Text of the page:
The GMAT is a frustrating test.
For most of us who have been successful enough academically to even sit for a graduate school entrance exam, we’ve been able to get through challenging mid-term and final exams by knowing the information inside and out, by showing our work and explaining our contentions, and by trusting in the fact that the hardest exams are at the very least fair. Most of our educational history has stayed true to the adage “you get out of it what you put into it” – if you pay attention in the lectures, do the reading and assignments, and pore over your notes before the test, you’ll remember enough to do well on test day.
And then the GMAT throws stuff like this at you:
a, b, c, and d are consecutive integers such that the product abcd = 5040. What is the value of d?
(1) d is prime
(2) a > b > c > d
- Statement (1) ALONE is sufficient, but statement (2) alone is not sufficient to answer the question asked;
- Statement (2) ALONE is sufficient, but statement (1) alone is not sufficient to answer the question asked;
- BOTH statements (1) and (2) TOGETHER are sufficient to answer the question asked, but NEITHER statement ALONE is sufficient;
- EACH statement ALONE is sufficient to answer the question asked;
- Statements (1) and (2) TOGETHER are NOT sufficient to answer the question asked, and additional data are needed.
And you do the work the way you always have. You factor out 5040 by recognizing that it ends in a 0, so it’s divisible by 10, and the sum of the digits is 9 so it’s a multiple of 9. So, with two consecutive integers already in hand, you divide out the rest to find that 5040 is the product of 7*8*9*10. And it takes a little work and some application of what you studied, but you see the reward when you read statement 1: if d is prime, then it has to be 7, the only prime number in that list of consecutive integers you just factored. So, statement 1 is sufficient. And, statement 2 leads you to the same conclusion – if d is the smallest one, well that’s 7 again (10>9>8>7), so statement 2 should also be sufficient and the answer should be D. And then you go to review your answer later and you see this:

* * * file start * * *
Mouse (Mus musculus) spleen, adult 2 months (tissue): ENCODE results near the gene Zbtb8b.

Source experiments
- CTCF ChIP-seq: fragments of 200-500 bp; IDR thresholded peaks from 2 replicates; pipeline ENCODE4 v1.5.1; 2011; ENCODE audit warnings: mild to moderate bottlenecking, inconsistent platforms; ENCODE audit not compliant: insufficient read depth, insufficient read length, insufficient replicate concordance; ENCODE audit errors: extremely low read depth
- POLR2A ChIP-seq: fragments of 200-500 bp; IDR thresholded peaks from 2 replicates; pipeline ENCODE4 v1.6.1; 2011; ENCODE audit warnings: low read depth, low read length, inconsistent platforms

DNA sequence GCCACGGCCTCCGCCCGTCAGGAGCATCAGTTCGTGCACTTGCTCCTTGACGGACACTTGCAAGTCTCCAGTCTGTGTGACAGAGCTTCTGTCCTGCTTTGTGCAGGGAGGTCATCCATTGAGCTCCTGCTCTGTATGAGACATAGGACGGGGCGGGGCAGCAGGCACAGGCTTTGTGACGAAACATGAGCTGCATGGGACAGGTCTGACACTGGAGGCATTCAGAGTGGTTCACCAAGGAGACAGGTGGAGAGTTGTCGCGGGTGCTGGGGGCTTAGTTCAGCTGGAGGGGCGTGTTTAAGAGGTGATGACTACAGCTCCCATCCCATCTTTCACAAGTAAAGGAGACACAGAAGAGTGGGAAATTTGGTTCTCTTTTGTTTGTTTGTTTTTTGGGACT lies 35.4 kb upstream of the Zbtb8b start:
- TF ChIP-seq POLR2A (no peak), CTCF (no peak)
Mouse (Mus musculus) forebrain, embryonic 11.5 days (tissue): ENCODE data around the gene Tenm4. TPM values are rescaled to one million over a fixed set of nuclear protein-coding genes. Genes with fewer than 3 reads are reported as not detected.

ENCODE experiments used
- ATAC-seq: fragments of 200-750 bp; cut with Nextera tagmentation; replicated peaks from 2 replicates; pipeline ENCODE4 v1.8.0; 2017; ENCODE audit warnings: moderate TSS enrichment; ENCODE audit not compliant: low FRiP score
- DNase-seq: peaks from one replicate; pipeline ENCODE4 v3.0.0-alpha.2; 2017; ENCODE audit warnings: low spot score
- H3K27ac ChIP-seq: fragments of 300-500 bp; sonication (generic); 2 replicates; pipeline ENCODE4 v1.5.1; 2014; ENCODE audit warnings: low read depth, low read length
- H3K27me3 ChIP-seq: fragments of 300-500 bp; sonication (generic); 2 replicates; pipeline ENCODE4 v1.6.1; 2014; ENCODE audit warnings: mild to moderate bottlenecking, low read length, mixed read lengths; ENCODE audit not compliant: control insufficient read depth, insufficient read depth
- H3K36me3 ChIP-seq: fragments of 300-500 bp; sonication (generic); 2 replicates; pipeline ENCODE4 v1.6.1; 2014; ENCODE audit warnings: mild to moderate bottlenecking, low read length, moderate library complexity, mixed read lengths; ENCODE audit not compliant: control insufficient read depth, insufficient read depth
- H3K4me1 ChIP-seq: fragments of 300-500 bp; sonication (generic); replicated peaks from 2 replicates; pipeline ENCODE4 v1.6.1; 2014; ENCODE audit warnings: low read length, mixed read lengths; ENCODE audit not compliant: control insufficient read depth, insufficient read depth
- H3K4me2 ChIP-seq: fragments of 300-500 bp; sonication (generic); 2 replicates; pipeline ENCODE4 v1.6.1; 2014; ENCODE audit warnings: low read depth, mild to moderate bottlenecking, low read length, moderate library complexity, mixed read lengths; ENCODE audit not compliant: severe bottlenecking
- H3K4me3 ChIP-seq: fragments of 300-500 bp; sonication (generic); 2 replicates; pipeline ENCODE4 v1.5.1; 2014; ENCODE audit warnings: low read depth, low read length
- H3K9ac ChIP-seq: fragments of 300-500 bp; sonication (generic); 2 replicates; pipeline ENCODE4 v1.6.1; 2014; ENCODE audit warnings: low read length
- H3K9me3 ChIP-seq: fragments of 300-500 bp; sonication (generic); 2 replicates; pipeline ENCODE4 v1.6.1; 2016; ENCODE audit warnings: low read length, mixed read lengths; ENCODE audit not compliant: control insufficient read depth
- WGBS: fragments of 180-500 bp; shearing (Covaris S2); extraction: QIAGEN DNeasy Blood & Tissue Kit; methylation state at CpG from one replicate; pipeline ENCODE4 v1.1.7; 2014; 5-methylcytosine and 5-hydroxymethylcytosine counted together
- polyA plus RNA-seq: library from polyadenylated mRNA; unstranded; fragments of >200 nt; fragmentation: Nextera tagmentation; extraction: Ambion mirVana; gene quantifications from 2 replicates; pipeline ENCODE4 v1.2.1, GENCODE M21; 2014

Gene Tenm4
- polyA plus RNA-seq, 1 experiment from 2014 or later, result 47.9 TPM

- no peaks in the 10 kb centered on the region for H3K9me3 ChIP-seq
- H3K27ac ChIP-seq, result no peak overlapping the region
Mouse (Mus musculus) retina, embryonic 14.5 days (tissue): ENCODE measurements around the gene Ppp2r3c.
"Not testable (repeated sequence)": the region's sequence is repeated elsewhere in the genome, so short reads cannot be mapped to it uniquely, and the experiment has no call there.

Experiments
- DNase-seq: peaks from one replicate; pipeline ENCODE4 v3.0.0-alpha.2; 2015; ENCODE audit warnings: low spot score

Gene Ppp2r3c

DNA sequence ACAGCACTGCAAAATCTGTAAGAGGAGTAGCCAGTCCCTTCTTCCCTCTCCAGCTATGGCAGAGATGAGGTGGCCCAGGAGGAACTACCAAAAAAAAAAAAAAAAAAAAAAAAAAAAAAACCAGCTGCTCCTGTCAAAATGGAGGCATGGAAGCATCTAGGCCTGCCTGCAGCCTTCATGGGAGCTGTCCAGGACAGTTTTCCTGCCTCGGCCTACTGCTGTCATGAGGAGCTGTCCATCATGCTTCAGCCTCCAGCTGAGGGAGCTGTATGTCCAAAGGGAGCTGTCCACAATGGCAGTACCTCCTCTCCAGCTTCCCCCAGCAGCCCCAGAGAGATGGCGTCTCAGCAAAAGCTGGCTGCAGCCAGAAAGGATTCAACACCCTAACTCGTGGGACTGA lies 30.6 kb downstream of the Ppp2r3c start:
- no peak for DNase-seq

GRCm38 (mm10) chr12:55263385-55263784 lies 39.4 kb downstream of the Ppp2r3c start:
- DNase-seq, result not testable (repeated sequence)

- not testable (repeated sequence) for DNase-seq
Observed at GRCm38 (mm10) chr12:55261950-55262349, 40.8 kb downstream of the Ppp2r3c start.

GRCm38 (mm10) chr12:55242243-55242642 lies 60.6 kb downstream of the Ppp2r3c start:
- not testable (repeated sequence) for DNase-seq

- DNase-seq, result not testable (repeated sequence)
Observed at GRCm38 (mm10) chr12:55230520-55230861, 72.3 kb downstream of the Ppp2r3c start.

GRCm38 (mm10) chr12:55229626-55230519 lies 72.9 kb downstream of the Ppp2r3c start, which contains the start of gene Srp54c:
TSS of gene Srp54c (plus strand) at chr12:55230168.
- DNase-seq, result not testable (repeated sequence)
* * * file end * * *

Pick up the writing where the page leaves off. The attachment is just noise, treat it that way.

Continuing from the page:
Solution: A. Explanation: For statement 2, two sets of four consecutive integers could multiply to 5040: (7)(8)(9)(10) and (-7)(-8)(-9)(-10). Strategy tip: remember to consider negative values of variables.
But what you’re really hearing is that taunt from the playground when you were a kid playing “Simon Says”:
“Simon didn’t say positive – you lose”
If you get mad at those “gotcha” questions, those in which you do all the actual math correctly and efficiently within the time limit but which get you with that technicality of “but what about a negative?” or “but what about a noninteger?” or “but did you consider whether you’re actually dividing by zero?”, you’re not alone.
It’s frustrating to do all the “work” right and still get the question wrong, and it can certainly seem unfair or just plain cheap for the test to use these kinds of tricks against you. Why does this mathematical game of “Simon Says” have any merit when it comes to your suitability to attend a top business school? Why does Darden or Ross or Booth or, yes, Simon (the Simon GSB at Rochester) care about these gotcha, Simon Says questions?
Because they’re not just “Simon Says” questions; they’re actually somewhat analogous to “Steve Says,” as in Steve Jobs would have told you that these questions have takeaways relevant to business strategy. On the GMAT, gotcha situations like negative numbers and nonintegers can prove to be threats to your answer (if you get it wrong) or opportunities to succeed (if you see them and get it right). While it’s not a perfect substitute for business-case decision making, the GMAT uses these devices because they’re parallel to the threats and opportunities that face business leaders all the time.
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